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Bright Lights, Big City

Monday, October 7, 2013

Last week, the season finale of Washington Heights aired in the UK and it was even more bittersweet because I had found out a few weeks earlier that it didn't get picked up for a second season. Crazy, right? Washington Heights was the most real 'reality' show that has been shown on MTV in a long time. It reminded me a little of that reality show about the dancers, featuring the guy who was dating a Pussycat Doll, remember that? (Off topic: I'm just going through this Wikipedia page of old MTV reality shows. Gosh there were some goodies! Remember Rich Girls? Two-A-Days! Room Raiders! This warrants a separate post another day). 

For those of you unfamiliar with the small series, it followed nine young adults from - you guessed it - Washington Heights, NYC, over a short period of time as they pursued their careers and schooling whilst navigating the usual dramas that come about during late teens/early twenties. There were lots of break-ups and make-ups but also quite a bit of family drama. 'So, it's The Hills in New York City then?' I hear you cry. No - not at all! Firstly because The Hills in New York was called The City (the show that gave us the fabulous Olivia Palermo). Secondly, Washington Heights wasn't centred around wealthy girls who could afford to intern at top magazines and music companies whilst maintaining a high standard of living (no shade, I loved The Hills, just the truth). Yes, many of the Washington Heights cast were pursuing entertainment or arts careers but they were also shown trying to make ends meet at the same time. The closest show I can think to compare it to is How to Make It in America (which was also cancelled before time).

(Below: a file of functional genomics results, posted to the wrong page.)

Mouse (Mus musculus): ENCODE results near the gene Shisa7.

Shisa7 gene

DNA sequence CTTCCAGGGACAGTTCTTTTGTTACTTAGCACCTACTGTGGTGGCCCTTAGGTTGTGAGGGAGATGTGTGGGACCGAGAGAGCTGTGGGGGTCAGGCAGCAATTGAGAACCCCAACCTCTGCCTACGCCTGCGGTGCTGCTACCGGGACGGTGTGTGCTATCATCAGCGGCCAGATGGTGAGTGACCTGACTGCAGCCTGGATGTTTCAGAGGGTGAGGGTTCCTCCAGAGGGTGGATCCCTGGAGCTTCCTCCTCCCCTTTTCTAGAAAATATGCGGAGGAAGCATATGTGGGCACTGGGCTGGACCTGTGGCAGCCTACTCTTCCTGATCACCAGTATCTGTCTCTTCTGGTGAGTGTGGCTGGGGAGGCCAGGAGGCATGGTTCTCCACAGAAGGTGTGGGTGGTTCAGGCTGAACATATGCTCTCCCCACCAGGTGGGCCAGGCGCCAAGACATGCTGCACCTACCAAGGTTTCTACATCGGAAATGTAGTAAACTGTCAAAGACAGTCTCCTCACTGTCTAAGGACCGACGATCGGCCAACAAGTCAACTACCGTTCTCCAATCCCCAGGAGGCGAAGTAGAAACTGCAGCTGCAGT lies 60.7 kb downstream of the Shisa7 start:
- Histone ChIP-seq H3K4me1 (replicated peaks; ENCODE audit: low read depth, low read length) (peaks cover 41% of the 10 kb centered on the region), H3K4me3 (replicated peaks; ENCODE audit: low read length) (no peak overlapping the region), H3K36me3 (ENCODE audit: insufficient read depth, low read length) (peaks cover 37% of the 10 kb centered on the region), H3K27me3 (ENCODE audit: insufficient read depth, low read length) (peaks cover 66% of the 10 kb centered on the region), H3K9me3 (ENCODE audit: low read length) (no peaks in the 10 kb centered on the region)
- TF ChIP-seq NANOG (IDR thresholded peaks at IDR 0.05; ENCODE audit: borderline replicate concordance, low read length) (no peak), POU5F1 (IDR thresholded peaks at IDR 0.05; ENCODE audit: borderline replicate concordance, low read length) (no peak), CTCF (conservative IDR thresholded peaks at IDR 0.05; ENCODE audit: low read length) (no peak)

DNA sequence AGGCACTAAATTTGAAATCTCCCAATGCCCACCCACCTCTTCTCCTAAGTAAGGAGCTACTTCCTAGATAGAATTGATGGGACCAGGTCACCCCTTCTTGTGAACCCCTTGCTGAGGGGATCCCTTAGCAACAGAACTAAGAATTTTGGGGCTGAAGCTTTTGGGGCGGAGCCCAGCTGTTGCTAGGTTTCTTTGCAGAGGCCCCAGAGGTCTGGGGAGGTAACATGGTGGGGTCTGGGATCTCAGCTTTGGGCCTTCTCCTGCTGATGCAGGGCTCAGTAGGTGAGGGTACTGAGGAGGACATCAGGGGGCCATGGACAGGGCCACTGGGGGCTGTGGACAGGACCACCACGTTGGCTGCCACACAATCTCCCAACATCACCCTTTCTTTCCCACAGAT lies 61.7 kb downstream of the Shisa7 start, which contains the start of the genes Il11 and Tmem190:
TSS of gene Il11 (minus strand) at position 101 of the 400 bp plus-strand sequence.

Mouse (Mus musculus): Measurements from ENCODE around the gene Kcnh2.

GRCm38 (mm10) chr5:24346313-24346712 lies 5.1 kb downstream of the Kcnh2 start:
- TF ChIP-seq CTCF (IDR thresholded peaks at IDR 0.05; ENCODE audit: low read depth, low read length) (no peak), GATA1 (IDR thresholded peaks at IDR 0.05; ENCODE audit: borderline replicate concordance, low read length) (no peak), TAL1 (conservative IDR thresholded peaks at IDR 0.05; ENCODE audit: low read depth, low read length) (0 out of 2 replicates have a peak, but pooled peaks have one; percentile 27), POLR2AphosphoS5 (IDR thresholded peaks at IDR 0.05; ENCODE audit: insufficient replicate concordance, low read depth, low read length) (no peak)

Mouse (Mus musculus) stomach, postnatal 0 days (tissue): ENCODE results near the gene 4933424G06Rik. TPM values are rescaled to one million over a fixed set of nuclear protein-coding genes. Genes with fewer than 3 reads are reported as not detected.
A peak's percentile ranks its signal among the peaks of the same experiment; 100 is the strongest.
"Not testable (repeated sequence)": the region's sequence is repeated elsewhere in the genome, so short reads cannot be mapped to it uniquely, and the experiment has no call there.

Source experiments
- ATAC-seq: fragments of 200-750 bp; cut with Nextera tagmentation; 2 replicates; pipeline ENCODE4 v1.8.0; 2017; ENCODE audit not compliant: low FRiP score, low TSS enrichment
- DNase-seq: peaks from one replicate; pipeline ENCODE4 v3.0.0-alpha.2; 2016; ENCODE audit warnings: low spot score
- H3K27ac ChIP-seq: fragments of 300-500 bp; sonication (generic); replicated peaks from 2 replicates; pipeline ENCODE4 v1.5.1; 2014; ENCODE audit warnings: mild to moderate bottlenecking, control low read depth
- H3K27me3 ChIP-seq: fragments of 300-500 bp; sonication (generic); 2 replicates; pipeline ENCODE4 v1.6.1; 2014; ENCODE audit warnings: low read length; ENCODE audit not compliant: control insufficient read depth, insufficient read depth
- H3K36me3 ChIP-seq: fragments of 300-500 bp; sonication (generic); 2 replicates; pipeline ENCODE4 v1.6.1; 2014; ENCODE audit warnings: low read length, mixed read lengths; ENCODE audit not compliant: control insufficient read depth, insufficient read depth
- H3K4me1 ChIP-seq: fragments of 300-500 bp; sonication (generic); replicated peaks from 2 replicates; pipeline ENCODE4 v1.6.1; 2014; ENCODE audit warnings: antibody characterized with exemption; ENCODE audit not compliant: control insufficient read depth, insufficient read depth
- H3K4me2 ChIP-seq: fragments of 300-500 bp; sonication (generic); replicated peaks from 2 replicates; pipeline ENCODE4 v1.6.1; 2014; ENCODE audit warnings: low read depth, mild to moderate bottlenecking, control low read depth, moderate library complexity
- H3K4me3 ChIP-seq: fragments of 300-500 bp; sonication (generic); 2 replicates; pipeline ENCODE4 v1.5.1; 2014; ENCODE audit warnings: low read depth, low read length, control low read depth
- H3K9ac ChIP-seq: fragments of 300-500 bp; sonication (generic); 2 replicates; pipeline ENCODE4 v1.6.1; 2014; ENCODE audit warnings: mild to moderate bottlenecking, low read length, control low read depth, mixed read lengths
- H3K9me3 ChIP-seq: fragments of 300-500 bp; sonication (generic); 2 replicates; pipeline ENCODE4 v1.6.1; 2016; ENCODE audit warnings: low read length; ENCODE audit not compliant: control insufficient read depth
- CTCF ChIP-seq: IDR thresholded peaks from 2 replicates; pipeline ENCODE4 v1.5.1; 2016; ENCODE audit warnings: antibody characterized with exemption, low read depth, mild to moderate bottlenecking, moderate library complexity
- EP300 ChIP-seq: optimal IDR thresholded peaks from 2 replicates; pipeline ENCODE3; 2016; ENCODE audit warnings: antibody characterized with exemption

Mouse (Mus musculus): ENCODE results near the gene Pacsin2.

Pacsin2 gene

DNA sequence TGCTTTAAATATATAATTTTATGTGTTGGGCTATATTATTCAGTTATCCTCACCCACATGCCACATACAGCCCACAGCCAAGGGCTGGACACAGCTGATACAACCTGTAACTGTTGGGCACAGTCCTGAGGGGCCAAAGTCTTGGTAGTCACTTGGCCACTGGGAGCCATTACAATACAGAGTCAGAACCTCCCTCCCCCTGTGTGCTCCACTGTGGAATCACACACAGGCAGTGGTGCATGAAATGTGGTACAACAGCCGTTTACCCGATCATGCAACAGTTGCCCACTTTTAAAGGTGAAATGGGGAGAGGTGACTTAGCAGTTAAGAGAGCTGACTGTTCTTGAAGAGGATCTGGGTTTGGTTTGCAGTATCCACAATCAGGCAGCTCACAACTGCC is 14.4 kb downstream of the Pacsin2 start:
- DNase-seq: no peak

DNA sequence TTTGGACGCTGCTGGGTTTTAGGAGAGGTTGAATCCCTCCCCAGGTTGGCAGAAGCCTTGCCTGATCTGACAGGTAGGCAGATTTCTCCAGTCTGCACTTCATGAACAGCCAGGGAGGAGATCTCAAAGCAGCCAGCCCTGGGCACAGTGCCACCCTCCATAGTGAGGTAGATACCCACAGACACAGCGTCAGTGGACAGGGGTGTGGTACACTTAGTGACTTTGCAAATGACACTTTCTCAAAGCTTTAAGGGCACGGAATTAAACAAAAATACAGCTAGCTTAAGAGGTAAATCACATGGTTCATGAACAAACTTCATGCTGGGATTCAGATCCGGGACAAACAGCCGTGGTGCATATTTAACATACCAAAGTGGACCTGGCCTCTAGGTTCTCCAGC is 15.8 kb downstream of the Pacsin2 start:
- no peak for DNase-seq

So, was this the reason why Washington Heights wasn't picked up for a second season? Was it too real? After all, nobody really wants to see the struggle, do they? Nowadays it seems everybody wants more than five minutes of fame and it is easier than ever before to do so on your own. Look at models such as Kate Upton who have made it by building a brand themselves via Instagram and the like, so that by the time an agency signs them, they've already gained a substantial following and the upper hand. I was watching the US version of The X Factor the other day and was dismayed to see this guy who believed his world was over because he was told 'no'. We live in a time where people who are mildly talented can upload videos and cultivate fan-bases across the whole spectrum of social media. At the same time, their family showers them with non-stop praise. They are fawned over and made to feel like pop stars in the blink of an eye. So, when they actually go and audition and enter the real world and they're met with negative but constructive feedback, they can't deal with it. In their eyes, they're already famous and everyone should agree. What seems to be lost in translation a little bit (and not just in the entertainment industries, also in 'normal' jobs) is that you generally have to struggle and hustle to make it to the top. Kids don't want to know that, so perhaps that's why Washington Heights wasn't so appealing to them. 

Another, perhaps more cynical view, is that MTV viewers don't want to watch ethnic people trying to make it. If they're making a fool of themselves or playing to stereotype (see Jersey Shore) fine but if they're actually trying to do something with their lives...maybe not. Cold? Pessimistic? Maybe. But I can't help think there's a slither of truth in that line of thinking. 

However, it all just comes down to the fact that I just want to know what happens next. How did Audubon get on with his tour? Is Reyna now a wine connoisseur? On seeing the finished product, did Frankie regret pursuing Ludwin like that? Are Jimmy and Eliza back together? And so on and so forth. I think BET should pick it up and bring us a season two. What do you think? 

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